While leaving Taiwan to come back to our jobs in Sweden, we felt nervous about contracting COVID 19 for the first time since it hit the news. A week before our departure, my husband called the Swedish consulate, asking if we should quarantine ourselves. He was asked to follow the guidelines given by the Folkhälsomyndighet (FHM) i.e. the Institute of Public Health in Sweden. There was nothing about self-quarantine in the website. That got us worried. We were aware of the problems that the Swedish health care was undergoing for a few years. Nurses had gone on strike in the past two summers because of the working conditions. The paradise of social welfare is undergoing major cracks, with lowered taxes for the rich and rising class inequality. Before the coronavirus, much of the news was focused on the failing social welfare state and the role of immigrants in its undoing. The Swedish Democrats, a rising right wing party was taking over much of the news with its anti-immigrant rhetoric. How was this virus going to unfold in Sweden? Our journey from ‘very alert and prepared’ to ‘definitely not ready’ started with our journey itself.
At the International airport in Taipei, our palms were sprayed with hand sanitisers at every corner. Everyone had a mask. Our neighbours donated masks to us for the journey (Taiwan was rationing surgical masks only to its residents). As soon as we arrived at Dubai and later at Arlanda, we realized how unprepared the rest of the world seemed. There were no hand sanitisers anywhere, no one was checking travelers’ temperatures. People coughed into their hands or without covering their mouths at all.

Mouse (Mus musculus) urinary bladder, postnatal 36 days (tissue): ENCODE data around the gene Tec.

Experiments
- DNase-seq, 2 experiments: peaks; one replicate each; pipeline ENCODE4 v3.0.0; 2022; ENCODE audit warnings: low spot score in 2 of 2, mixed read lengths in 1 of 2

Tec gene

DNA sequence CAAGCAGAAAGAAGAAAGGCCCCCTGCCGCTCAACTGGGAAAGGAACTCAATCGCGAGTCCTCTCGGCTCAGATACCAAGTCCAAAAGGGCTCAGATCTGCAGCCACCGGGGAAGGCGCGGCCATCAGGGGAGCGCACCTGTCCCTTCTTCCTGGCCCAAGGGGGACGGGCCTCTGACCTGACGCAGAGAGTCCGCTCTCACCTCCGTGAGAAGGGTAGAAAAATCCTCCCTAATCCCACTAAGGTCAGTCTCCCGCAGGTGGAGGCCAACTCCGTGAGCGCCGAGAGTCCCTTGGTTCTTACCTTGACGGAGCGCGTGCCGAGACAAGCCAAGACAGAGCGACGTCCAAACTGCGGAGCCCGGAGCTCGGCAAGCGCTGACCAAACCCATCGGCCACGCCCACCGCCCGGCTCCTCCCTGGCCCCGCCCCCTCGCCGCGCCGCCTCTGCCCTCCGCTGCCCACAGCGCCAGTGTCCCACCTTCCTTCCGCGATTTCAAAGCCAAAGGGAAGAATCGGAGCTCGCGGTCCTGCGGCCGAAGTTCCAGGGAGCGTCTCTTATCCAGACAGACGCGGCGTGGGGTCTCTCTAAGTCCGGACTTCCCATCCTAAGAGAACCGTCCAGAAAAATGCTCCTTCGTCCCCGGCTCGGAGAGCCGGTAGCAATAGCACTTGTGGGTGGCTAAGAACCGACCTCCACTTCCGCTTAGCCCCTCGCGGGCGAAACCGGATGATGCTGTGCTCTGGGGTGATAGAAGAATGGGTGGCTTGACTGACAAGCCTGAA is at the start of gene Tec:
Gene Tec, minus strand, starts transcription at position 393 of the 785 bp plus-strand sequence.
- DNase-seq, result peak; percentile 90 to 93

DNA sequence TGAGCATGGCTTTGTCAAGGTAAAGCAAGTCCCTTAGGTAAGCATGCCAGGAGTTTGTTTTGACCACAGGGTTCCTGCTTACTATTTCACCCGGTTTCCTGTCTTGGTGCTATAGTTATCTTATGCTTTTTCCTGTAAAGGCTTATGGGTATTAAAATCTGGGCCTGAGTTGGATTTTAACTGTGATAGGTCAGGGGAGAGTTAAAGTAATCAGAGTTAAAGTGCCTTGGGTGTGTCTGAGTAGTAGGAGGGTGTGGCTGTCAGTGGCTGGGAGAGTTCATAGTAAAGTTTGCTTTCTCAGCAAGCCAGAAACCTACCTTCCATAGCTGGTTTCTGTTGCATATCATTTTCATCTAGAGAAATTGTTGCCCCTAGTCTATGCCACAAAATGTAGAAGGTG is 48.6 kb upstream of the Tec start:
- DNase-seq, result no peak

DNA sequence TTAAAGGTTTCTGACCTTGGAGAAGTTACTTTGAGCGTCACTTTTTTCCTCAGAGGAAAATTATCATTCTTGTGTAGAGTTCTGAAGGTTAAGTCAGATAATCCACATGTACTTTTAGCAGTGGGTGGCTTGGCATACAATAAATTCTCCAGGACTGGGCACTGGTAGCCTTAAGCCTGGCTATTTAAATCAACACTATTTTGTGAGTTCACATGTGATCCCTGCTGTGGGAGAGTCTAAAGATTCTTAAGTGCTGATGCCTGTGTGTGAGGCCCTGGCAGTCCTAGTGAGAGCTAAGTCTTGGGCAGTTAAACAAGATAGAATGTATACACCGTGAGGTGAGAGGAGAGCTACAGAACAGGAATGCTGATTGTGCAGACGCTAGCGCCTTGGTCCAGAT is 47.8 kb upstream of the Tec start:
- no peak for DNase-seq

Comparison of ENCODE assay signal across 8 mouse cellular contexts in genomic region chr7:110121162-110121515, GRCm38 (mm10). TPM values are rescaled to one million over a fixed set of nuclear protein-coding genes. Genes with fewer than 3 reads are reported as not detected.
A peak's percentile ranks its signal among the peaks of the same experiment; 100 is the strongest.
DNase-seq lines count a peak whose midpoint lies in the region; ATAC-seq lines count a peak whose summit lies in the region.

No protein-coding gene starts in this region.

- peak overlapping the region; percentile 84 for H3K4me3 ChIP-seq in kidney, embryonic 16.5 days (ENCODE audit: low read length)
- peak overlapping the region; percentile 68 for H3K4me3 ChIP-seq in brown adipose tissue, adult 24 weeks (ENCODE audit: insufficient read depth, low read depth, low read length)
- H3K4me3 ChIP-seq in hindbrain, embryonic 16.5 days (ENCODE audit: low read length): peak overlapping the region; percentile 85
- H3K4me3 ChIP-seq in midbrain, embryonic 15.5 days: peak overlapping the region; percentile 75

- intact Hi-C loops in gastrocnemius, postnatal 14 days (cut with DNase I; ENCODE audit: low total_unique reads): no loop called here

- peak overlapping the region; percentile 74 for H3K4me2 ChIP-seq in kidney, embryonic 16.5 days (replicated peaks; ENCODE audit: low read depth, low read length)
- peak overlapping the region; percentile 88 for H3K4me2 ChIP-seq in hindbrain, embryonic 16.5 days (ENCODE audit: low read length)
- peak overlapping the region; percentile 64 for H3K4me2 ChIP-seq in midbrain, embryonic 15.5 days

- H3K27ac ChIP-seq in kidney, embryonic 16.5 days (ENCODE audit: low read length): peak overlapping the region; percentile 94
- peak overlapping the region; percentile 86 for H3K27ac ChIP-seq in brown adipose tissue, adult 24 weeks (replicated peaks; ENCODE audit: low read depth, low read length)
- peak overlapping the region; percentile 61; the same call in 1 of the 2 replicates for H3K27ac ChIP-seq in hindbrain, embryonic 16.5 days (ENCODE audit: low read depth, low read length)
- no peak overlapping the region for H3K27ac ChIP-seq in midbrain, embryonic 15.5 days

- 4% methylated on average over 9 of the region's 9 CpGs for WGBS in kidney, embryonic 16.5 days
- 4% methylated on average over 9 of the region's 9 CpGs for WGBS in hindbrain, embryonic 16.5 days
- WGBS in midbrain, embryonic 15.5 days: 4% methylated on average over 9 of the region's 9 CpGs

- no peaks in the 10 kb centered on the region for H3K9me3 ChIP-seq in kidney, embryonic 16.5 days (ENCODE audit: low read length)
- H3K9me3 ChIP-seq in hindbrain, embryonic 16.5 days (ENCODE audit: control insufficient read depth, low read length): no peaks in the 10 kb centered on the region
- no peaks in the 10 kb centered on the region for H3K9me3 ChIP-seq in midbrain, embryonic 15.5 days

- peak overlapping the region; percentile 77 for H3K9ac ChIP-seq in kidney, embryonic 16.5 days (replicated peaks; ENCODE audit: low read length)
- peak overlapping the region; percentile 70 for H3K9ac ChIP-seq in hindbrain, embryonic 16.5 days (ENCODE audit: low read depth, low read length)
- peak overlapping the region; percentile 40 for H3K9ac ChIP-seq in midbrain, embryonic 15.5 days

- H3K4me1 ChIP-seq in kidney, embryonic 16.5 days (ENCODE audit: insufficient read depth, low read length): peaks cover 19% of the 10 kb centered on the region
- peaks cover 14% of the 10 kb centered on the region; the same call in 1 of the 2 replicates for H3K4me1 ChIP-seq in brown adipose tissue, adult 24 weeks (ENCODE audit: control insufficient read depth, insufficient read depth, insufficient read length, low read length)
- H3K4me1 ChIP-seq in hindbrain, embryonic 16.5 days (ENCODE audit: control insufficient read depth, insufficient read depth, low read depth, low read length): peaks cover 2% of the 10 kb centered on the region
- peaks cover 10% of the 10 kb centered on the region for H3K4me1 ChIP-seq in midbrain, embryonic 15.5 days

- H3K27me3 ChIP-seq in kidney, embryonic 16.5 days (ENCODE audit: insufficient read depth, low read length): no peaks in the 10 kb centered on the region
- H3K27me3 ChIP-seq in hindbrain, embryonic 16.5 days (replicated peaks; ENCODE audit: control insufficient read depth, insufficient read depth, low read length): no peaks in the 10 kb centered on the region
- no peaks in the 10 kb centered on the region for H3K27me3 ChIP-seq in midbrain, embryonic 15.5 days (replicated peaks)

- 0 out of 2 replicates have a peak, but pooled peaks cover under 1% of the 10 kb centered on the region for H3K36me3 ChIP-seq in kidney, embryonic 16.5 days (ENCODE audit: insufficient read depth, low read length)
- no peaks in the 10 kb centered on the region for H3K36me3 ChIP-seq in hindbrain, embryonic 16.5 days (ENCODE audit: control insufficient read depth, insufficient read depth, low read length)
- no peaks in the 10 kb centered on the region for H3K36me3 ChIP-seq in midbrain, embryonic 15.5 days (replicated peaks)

When we landed, I self-quarantined and worked from home for a week against the advice of the FHM. In the early stages of COVID, the representatives of FHM publicly said that they did not think the disease would be a problem in Sweden. Since then views have altered. As of today, the 23rd of May, over 3900 people have died in Sweden, there are at least 33,000 confirmed cases in the country. Like many countries, Sweden only tests people who are sick enough, though they are now talking of mass testing. Sweden’s hardest hit are eldercare facilities and immigrant suburbs. Elderly care homes, divided into apartments for the elderly and nursing homes for the elderly do not always have the same people working in them. Substitutes work when necessary and an elderly person can have 10 different people assisting and caring for them in a week. In addition, not much was done in terms of testing people working in this sector, neither were they given PPEs in the early stages. Even now, my contacts working in the elderly care sector tell me that not every care home uses masks while caring for the old. With regards to immigrants, they live in intergenerational houses, they work in exposed sectors – bus drivers, elderly care, small restaurants, preschools – sectors where you cannot work from home.